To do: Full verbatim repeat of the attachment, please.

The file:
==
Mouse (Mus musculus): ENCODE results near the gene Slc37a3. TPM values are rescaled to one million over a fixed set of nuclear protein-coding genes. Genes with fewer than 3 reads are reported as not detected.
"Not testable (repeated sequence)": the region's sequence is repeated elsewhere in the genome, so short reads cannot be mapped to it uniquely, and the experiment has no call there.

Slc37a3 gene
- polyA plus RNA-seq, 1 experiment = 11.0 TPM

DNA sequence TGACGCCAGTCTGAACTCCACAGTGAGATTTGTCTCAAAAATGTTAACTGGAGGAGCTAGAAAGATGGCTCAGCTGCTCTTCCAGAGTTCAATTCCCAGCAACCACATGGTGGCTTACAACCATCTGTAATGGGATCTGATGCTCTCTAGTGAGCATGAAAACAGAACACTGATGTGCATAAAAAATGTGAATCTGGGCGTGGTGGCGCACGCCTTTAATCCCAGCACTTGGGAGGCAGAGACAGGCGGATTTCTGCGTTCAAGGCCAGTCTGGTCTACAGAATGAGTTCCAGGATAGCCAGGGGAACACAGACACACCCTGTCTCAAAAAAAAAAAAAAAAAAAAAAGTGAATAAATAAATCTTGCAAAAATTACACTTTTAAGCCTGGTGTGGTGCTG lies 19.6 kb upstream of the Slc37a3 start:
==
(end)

Mouse (Mus musculus): ENCODE results near the gene Slc37a3. TPM values are rescaled to one million over a fixed set of nuclear protein-coding genes. Genes with fewer than 3 reads are reported as not detected.
"Not testable (repeated sequence)": the region's sequence is repeated elsewhere in the genome, so short reads cannot be mapped to it uniquely, and the experiment has no call there.

Slc37a3 gene
- polyA plus RNA-seq, 1 experiment = 11.0 TPM

DNA sequence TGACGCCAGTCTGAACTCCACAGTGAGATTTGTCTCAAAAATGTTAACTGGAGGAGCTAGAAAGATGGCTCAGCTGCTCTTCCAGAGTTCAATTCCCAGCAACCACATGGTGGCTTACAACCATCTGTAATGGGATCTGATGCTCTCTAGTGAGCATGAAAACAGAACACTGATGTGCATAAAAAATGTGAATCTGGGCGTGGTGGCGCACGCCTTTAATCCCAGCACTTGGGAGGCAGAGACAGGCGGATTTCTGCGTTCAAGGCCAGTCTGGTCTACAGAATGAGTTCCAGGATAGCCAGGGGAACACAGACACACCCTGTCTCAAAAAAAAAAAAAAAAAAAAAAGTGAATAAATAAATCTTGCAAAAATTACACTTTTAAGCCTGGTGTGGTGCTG lies 19.6 kb upstream of the Slc37a3 start: